Hive lighting is concentrating on high-output LED lighting but that doesn’t mean that their small lights are any less innovative
Words / Phil Rhodes
Until recently, LED lighting was mostly limited in power to about the size of a very small HMI. Over the last year, more and more powerful options have emerged, until NAB 2019, where Hive Lighting showed a prototype 575W LED that should outdo a 575W HMI in sheer output and offers full colour mixing. While the world is pushing for more power, though, Hive has also launched its smallest ever light.
The Bumble Bee is a 25W LED that follows the established design of Hive’s hard-light LED family quite closely. The company is unusual in that it produces (among other things) LED hard lights, which represent much more difficult engineering than the common soft light panels. The design of LED lights is mainly about managing heat, and concentrating all of the emitters together in a tiny area makes it even more difficult to stop things melting. The light under review was a prototype, missing a couple of features such as a locking power connector, which is reportedly under consideration for the final version.
The company is planning accessories to allow for battery power, but for now takes power from a mains power supply via a common coaxial DC connector. Most of Hive’s hard light range uses XLR connectors, but it’s immediately obvious why they’ve been omitted here: it would have been too bulky, as the 25W Bumble Bee is tiny. Alongside the DC jack is a pair of miniature 3-pin XLRs for DMX, the remote-control antenna, and not much else, no power switch nor any on-board control of brightness or colour. The light maintains the same 100mm diameter of the others in the range, which ensures compatibility with Profoto accessories and allows for the same tidy ring clamp mount. The upside to all this miniaturisation is that the light is two and a half inches long and weighs under half a kilo.
The Bumble Bee is essentially a driver module, available in kits with various modifiers, from PARs to Fresnels. Perhaps the most immediately useful accessories are the clip-on Fresnels, which use a crafty combination of collimating and Fresnel lens elements in a single moulding and snap easily onto the front of the emitter. Because that lens is then not enclosed, there is a small amount of sideways leakage, but no more than some theatrical lighting. There is currently no way to put barn doors on the front of these, but there are other options via Profoto accessories if that’s a requirement. Hive also supplied a narrow parabolic reflector, which produces a nicely defined beam.
Control of colour, saturation and colour temperature (of white light) is via a smartphone app, which scans automatically for nearby lights. Lights can be assigned to groups, and there’s the option to store and recall several colour settings, stored optionally either on the light or in the app. It’s all very straightforward, and unlike some lights there’s no distinction between colour and white modes – for white light simply turn down the saturation. There is no explicit user interface for magenta-green shift, though it can be achieved using a little creativity with the hue and saturation controls.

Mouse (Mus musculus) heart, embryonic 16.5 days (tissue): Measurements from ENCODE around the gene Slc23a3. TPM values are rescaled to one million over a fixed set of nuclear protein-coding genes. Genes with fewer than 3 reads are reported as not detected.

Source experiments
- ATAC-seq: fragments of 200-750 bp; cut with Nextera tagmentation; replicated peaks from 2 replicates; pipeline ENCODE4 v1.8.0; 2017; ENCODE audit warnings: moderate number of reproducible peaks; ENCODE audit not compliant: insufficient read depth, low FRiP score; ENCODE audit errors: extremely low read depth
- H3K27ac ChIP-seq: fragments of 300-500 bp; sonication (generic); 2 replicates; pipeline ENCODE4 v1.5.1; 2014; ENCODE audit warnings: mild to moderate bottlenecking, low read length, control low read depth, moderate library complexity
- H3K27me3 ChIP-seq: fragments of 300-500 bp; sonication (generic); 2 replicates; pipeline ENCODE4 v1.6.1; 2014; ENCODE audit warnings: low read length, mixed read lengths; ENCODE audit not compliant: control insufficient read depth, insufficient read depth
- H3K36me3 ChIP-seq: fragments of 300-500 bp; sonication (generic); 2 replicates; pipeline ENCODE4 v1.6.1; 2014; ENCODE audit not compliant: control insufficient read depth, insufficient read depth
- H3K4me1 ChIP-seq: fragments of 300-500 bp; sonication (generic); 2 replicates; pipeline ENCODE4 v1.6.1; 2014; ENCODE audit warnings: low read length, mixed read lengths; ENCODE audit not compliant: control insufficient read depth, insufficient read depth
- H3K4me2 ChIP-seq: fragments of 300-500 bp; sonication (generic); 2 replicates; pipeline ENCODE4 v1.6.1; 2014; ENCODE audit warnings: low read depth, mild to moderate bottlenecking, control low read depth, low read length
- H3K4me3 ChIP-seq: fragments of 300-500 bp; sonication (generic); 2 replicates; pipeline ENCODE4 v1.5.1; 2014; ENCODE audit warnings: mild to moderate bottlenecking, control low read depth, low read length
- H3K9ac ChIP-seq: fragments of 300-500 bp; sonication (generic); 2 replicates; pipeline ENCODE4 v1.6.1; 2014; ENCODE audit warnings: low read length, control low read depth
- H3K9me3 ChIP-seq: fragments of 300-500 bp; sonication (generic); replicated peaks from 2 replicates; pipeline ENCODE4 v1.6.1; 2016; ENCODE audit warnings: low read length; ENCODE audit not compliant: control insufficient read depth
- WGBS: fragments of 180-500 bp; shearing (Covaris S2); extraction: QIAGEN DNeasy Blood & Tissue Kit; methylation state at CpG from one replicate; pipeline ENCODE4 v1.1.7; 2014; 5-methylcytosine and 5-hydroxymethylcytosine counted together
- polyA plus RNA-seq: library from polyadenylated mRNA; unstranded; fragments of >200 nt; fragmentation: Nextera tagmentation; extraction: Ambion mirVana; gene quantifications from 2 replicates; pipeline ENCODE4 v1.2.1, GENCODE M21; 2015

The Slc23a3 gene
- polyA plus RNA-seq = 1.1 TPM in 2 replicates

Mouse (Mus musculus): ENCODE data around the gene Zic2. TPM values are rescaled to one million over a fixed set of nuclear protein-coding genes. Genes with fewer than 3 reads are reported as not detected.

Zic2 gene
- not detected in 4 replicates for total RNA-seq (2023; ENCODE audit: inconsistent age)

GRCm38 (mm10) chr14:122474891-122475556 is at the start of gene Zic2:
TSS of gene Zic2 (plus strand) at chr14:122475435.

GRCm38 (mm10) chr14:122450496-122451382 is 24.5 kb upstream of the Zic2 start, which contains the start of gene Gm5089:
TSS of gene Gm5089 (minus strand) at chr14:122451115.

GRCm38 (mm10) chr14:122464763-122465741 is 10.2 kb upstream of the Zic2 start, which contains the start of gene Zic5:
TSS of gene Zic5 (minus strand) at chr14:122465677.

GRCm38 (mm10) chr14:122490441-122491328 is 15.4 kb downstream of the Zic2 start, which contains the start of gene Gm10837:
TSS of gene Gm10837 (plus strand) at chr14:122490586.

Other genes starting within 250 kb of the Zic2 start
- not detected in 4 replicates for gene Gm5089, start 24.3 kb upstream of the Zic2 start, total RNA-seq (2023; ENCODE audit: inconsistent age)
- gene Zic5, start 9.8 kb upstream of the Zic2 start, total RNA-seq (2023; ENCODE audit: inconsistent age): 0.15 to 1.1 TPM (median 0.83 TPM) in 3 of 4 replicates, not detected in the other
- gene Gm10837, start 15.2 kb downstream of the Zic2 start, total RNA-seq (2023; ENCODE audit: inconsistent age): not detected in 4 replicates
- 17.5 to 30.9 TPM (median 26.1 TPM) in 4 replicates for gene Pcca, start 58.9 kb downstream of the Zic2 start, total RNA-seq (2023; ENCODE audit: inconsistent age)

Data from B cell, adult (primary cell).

Photometric measurements were taken with a UPRTek CV600 colour meter at 2800, 3200, 4200, 5600, 6500 and 8000K colour temperatures, and at 100, 50 and 5% intensity, with the medium-dispersion Fresnel lens installed. The UPRTek meter declined to calculate a CCT or TLCI for the minimum 1650K setting, which is reasonable given most people would describe it as “amber.” Most LED lighting maintains its colour quality less well at very low output, and the worst-case TLCI on the Bumble Bee is a perfectly acceptable 83 at 5% power with 5600K selected. TLCI rises to 86 at the same selected colour temperature at 100%.
Otherwise, colour quality is generally better with warmer light, as is the case with most LED lighting; warmer colours convert more of the blue LEDs’ output to orange and yellow using phosphors, which usually have a broader spectrum of output than simple coloured LEDs. Measured colour temperature was generally 200-300K lower than indicated, which is a slightly-visible error through most of the range, though most people will simply eyeball the match anyway. Light output is reasonably consistent over the CCT range, generally measuring around 540 lux at beam centre one metre from the light, with a slight fall-off to 450 at 6500K.
The Bumble Bee is perhaps unusual in that it has no white-emitting LEDs; it mixes its white from red, green and blue LEDs, which more or less requires phosphor-converted LEDs for acceptable-quality white. There isn’t really a standard for assessing saturated colour light output; it’s noticeable that the phosphor-converted green (Hive calls it “lime green”) LED is fairly desaturated, and the Bumble Bee is not capable of producing a deep, saturated green, which affects its ability to produce deep yellows. This is reportedly an engineering compromise around size: the tiny 25W emitter simply lacks the space for more colours.
Hive sells a lot of lighting to museums, exhibitions and other installations, but it’s easy to imagine the Bumble Bee being used on TV gameshow sets and as an accent light in a jobbing camera operator’s kit bag. At a frugal 25W it’ll never be an absolute powerhouse, but neither is it very power hungry and, especially with the PAR reflector, might work well as a colour-matching fill or hair light for interviews. Hive promotes the Bumble Bee 25-C at $299, and they have many other options if anyone feels the need to go for more power with the same features. There are comparatively few LED hard lights and very few which offer full colour mixing; the Bumble Bee is both and as such rounds out Hive’s range nicely.